Last week 10Centuries suffered a total of 6h23m of downtime after the database server found itself filled to capacity with error logs. To make matters worse, the vast majority of this downtime was the result of me being asleep at the time of failure, and not having my phone set to ignore the Do Not Disturb settings when messages come from a specific recipient1. Without the incessant buzzing, there was no way for me to know of the problem that shook a number of people's confidence in the 10Centuries project. It's this loss of face that bugs me more than the server downtime. Systems fail, but can be brought back up to a previous state incredibly easy. Confidence, like trust, takes a great deal of time to earn and only a split second to lose.
Ultimately the problem was completely my fault. The servers were not being hacked. There was no DDoS or other malicious activity going on. Nothing from the 50-or so people who were using the service that day did anything to contribute to the problem, either. It was instead created by a confluence of poor decisions:
- I installed server updates without first testing them in the development environment against heavier than average loads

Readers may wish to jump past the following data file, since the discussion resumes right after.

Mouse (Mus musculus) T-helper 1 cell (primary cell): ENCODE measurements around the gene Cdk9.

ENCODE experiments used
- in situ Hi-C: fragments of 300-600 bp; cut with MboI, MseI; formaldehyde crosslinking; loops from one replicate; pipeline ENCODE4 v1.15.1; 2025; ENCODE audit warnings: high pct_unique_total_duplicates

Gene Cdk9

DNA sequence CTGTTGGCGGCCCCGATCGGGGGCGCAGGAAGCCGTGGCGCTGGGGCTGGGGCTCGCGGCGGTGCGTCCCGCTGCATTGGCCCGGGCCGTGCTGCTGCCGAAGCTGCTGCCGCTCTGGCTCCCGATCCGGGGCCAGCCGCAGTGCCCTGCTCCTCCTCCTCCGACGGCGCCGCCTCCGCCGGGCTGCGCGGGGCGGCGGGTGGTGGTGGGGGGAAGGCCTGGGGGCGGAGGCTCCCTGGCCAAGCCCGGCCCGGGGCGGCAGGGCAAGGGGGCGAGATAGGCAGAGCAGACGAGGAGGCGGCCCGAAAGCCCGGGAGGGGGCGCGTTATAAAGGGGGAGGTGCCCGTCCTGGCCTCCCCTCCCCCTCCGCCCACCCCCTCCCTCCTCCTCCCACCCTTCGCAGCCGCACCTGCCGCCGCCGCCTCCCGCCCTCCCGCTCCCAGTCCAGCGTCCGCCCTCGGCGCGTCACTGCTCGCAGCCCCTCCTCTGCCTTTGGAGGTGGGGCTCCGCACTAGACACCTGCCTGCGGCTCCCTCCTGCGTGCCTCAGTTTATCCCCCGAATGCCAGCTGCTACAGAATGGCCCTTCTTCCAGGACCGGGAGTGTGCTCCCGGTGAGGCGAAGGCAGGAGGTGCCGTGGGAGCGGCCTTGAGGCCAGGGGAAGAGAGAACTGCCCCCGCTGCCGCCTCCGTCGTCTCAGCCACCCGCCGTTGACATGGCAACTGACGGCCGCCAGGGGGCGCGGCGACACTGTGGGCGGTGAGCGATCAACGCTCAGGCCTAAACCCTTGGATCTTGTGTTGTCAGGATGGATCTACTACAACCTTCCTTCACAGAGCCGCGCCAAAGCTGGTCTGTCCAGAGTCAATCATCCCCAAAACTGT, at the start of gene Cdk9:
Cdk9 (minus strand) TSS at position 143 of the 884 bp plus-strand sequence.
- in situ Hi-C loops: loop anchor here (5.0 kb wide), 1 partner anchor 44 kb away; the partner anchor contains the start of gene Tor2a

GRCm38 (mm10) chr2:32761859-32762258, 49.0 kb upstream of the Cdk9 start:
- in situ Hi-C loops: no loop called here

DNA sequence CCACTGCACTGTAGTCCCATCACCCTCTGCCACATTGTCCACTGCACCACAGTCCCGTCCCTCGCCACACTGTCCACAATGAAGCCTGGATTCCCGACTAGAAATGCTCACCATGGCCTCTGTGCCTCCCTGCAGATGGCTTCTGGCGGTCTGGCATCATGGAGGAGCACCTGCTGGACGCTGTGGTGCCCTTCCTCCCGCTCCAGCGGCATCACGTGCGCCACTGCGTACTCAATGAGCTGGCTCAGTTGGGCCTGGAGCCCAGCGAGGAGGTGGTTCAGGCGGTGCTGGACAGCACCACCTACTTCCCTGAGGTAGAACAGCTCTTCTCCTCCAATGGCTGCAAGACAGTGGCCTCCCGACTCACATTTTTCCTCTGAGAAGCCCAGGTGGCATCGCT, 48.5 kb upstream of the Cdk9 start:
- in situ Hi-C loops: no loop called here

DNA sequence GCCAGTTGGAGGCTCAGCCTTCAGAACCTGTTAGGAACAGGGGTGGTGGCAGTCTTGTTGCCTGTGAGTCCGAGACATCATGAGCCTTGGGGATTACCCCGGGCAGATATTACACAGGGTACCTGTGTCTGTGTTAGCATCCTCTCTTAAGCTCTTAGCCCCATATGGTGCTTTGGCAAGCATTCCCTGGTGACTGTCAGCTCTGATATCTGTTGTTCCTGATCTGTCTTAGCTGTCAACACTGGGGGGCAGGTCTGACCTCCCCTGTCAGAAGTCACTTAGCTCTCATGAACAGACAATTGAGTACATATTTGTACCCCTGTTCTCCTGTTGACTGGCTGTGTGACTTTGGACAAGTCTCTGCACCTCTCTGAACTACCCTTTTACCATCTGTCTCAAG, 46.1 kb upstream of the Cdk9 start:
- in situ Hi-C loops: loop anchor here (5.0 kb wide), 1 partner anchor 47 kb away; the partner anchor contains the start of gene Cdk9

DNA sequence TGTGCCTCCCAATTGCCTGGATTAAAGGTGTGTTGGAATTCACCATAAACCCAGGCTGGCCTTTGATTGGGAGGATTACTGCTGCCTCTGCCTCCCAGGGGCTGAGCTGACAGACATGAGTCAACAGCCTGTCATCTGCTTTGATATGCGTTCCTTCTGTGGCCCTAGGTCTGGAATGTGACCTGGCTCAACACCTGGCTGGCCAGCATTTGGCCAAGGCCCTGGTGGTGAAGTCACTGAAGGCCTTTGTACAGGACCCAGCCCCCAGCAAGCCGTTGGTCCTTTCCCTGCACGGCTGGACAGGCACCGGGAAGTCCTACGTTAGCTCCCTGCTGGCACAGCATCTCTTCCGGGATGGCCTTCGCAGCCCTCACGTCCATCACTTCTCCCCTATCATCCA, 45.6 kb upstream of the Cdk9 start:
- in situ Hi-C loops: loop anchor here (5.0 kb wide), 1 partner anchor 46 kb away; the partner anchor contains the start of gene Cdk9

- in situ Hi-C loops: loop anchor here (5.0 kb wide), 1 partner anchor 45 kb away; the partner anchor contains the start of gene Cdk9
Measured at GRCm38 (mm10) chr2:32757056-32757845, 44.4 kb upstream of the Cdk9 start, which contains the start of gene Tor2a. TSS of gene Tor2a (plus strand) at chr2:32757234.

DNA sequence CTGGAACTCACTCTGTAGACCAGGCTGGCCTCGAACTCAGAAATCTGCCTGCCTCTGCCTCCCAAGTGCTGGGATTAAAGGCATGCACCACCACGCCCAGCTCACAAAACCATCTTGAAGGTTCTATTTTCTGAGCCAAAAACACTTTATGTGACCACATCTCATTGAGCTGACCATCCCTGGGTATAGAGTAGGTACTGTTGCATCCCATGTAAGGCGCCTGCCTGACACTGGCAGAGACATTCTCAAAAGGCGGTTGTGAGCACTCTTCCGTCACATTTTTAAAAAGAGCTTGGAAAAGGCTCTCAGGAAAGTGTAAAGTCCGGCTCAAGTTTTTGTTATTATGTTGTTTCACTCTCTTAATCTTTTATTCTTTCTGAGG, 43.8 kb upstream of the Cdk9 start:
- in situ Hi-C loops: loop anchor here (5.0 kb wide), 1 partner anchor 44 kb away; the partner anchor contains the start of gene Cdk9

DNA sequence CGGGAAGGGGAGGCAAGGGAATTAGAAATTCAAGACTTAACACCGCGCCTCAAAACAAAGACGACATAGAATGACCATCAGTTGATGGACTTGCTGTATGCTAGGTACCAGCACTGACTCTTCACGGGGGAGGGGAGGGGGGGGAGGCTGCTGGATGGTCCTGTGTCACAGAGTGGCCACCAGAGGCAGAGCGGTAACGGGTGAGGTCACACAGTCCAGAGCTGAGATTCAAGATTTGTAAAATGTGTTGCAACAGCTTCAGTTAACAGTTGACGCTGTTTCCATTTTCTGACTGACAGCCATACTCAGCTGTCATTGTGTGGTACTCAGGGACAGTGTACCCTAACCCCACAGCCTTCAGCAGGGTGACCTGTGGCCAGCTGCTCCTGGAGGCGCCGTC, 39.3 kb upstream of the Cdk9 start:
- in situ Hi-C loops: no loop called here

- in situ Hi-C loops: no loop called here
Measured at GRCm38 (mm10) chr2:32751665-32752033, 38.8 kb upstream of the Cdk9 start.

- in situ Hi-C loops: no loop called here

- I failed to configure
systemdproperly on the database server last year when it was set up
- I failed to proactively respond to server error messages that had been popping up three or four times a day for two weeks, warning me of a configuration problem that affected MySQL
Had I properly managed just one of those three issues, then last week's downtime likely wouldn't have occurred at all.
This episode of Doubtfully Daily Matigo goes into slightly deeper detail explaining how the problem snowballed after just a tiny rush of traffic2 hit the service, and what I've done to ensure the same problem does not happen again. Hopefully there will not be a repeat of this problem anytime soon.